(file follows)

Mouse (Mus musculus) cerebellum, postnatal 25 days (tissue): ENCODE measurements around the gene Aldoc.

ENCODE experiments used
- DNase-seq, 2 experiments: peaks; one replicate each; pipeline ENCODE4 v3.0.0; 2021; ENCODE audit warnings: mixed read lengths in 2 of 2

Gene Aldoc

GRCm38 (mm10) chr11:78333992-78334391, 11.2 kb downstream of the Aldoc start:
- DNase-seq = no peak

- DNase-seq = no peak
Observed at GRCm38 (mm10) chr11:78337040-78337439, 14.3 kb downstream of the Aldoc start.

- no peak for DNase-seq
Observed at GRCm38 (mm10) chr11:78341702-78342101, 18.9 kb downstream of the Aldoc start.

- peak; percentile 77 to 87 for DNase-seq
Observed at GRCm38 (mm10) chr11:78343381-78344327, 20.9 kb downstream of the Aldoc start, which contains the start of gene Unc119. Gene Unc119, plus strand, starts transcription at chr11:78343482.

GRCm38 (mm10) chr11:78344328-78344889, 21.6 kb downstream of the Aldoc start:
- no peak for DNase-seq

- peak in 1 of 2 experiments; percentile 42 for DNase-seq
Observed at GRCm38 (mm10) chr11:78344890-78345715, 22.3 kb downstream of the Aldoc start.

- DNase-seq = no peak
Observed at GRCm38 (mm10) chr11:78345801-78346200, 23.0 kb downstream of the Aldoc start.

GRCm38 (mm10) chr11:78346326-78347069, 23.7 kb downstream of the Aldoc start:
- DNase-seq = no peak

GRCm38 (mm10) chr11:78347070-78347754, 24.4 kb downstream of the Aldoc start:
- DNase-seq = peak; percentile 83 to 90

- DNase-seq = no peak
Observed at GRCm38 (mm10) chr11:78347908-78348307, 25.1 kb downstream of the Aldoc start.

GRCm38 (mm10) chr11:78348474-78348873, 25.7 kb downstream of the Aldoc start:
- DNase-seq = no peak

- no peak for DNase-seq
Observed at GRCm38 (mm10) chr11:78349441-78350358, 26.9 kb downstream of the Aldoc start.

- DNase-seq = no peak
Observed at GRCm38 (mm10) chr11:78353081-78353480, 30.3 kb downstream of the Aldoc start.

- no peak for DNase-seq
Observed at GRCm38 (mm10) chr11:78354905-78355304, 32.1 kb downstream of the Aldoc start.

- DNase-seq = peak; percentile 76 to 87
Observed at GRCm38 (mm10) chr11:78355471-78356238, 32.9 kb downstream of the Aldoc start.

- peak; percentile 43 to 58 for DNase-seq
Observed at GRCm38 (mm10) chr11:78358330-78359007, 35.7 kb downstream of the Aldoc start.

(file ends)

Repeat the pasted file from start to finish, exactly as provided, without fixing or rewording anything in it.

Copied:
Mouse (Mus musculus) cerebellum, postnatal 25 days (tissue): ENCODE measurements around the gene Aldoc.

ENCODE experiments used
- DNase-seq, 2 experiments: peaks; one replicate each; pipeline ENCODE4 v3.0.0; 2021; ENCODE audit warnings: mixed read lengths in 2 of 2

Gene Aldoc

GRCm38 (mm10) chr11:78333992-78334391, 11.2 kb downstream of the Aldoc start:
- DNase-seq = no peak

- DNase-seq = no peak
Observed at GRCm38 (mm10) chr11:78337040-78337439, 14.3 kb downstream of the Aldoc start.

- no peak for DNase-seq
Observed at GRCm38 (mm10) chr11:78341702-78342101, 18.9 kb downstream of the Aldoc start.

- peak; percentile 77 to 87 for DNase-seq
Observed at GRCm38 (mm10) chr11:78343381-78344327, 20.9 kb downstream of the Aldoc start, which contains the start of gene Unc119. Gene Unc119, plus strand, starts transcription at chr11:78343482.

GRCm38 (mm10) chr11:78344328-78344889, 21.6 kb downstream of the Aldoc start:
- no peak for DNase-seq

- peak in 1 of 2 experiments; percentile 42 for DNase-seq
Observed at GRCm38 (mm10) chr11:78344890-78345715, 22.3 kb downstream of the Aldoc start.

- DNase-seq = no peak
Observed at GRCm38 (mm10) chr11:78345801-78346200, 23.0 kb downstream of the Aldoc start.

GRCm38 (mm10) chr11:78346326-78347069, 23.7 kb downstream of the Aldoc start:
- DNase-seq = no peak

GRCm38 (mm10) chr11:78347070-78347754, 24.4 kb downstream of the Aldoc start:
- DNase-seq = peak; percentile 83 to 90

- DNase-seq = no peak
Observed at GRCm38 (mm10) chr11:78347908-78348307, 25.1 kb downstream of the Aldoc start.

GRCm38 (mm10) chr11:78348474-78348873, 25.7 kb downstream of the Aldoc start:
- DNase-seq = no peak

- no peak for DNase-seq
Observed at GRCm38 (mm10) chr11:78349441-78350358, 26.9 kb downstream of the Aldoc start.

- DNase-seq = no peak
Observed at GRCm38 (mm10) chr11:78353081-78353480, 30.3 kb downstream of the Aldoc start.

- no peak for DNase-seq
Observed at GRCm38 (mm10) chr11:78354905-78355304, 32.1 kb downstream of the Aldoc start.

- DNase-seq = peak; percentile 76 to 87
Observed at GRCm38 (mm10) chr11:78355471-78356238, 32.9 kb downstream of the Aldoc start.

- peak; percentile 43 to 58 for DNase-seq
Observed at GRCm38 (mm10) chr11:78358330-78359007, 35.7 kb downstream of the Aldoc start.